"When you come out and have a slow start, it's an illustration of you not taking advantage of that opportunity," said Bajakian. "We challenged them. So, they better respond and they did respond."

Bajakian noted that along the coaching staff monitoring each individual on-field performance, Coach Jones and his staff have implemented player coaches, as well. The peer-elected group is tasked with leading by example on a daily basis and is expected to hold other teammates accountable for their actions.

"Coach Jones had done that at various points throughout our time together," said Bajakian. "It's a way to give the players ownership and it's a way to create accountability to one another. Obviously, we're going to be demanding as coaches but they need to be demanding of each other.

"We've been talking a lot about the Power of One. One common purpose. One commitment. So much of the idea of looking at things one unit at a time is taking advantage of every opportunity to come out and get the most of it. It's been a theme of ours all offseason."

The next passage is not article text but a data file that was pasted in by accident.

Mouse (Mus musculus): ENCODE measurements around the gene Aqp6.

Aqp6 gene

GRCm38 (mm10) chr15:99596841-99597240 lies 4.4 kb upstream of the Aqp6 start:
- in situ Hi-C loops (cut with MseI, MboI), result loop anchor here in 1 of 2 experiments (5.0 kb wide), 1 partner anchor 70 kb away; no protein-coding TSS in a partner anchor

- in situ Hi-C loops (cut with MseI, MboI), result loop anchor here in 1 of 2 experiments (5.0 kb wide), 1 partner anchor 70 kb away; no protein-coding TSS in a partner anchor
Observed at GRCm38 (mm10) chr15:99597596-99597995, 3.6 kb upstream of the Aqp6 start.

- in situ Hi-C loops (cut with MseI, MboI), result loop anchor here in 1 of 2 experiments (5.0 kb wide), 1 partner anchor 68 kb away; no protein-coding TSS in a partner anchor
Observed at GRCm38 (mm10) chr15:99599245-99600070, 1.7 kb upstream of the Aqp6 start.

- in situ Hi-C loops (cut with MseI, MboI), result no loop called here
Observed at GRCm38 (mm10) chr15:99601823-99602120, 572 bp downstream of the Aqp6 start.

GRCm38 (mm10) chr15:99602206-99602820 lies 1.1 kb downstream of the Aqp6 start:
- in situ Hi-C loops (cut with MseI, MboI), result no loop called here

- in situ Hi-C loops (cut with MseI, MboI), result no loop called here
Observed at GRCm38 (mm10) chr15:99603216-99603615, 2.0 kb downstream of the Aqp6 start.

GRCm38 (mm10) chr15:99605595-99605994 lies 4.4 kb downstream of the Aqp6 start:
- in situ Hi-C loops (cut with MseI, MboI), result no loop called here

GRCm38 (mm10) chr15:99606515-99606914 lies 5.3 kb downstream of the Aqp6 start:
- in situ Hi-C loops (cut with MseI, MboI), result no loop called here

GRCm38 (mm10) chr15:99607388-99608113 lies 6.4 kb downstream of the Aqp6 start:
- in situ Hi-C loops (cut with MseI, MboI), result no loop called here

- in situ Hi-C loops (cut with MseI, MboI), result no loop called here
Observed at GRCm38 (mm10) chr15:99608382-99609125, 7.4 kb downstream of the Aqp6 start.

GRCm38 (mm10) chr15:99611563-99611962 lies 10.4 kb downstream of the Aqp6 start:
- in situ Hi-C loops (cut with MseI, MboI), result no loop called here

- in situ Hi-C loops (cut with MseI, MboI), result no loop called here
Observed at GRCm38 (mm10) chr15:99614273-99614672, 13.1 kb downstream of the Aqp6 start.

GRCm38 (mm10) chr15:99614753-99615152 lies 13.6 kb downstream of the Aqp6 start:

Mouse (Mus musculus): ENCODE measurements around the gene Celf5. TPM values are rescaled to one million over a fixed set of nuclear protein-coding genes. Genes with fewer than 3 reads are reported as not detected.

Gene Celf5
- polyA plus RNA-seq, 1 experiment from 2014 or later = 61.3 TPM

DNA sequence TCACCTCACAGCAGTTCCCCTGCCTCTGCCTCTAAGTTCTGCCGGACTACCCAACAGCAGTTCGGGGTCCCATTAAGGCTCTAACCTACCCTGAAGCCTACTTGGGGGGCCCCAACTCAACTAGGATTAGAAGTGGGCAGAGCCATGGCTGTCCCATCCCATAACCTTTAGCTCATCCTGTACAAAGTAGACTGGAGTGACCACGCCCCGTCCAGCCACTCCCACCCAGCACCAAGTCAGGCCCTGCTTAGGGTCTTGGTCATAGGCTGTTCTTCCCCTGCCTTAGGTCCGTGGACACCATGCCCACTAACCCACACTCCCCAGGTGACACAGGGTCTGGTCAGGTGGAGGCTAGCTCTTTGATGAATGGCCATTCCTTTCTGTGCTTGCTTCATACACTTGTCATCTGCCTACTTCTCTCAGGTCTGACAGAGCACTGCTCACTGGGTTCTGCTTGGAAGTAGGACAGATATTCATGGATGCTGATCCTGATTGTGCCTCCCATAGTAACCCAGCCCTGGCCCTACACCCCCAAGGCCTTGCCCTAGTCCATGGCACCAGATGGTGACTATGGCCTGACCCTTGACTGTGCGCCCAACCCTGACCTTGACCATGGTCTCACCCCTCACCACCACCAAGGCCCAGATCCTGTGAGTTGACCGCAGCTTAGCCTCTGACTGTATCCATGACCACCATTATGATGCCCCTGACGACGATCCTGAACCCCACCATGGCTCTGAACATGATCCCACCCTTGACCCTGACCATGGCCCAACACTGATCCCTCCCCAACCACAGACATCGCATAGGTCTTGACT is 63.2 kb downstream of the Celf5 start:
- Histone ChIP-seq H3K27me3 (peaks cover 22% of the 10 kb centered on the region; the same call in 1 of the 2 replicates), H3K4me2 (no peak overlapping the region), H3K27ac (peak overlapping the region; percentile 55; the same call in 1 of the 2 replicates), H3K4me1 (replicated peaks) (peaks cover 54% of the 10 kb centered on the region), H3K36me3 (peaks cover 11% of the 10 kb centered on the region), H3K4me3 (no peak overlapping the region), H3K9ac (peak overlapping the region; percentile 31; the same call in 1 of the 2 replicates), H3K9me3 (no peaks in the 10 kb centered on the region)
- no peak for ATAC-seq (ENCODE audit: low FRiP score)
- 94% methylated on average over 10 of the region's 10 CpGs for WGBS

For Steve Stripling, today's practice in shoulder pads could not have come quickly enough. With the full squad hitting the field this weekend, Stripling was happy to see the drastic change in physicality and overall makeup of his defensive line this year.

"I would prefer athleticism over size," said Stripling. "We want to be an aggressive defense and we want to be able to make plays with our defensive linemen. In order to do that, you have to athletic."

Stripling is confident that this spring and summer will prove to be time was well spent with newcomers, as each player is expected to overcome learning curves and step up in a big way for Tennessee's line.

"You know, the new rule that allowed us to spend two hours a week with them was really beneficial. I think we're way ahead right now," added Stripling.

Following a 2013 season which saw six seniors on the defensive line, the Vols now boast only one senior in defensive tackle Jordan Williams, who continues to make huge strides in his new position and leadership role on the line.

"He looks great and he's doing a great job with his weight," said Stripling. "He's excited about playing in there and again, that's athleticism. You'll see Jordan make some plays at defensive tackle that we couldn't make in the past.

With motivated leaders such as Williams, Jakob Johnson and Curt Maggitt on defense, the sway in upperclassmen numbers does not deter Stripling, who sees a change for the better in his group and the depth of the Tennessee defense.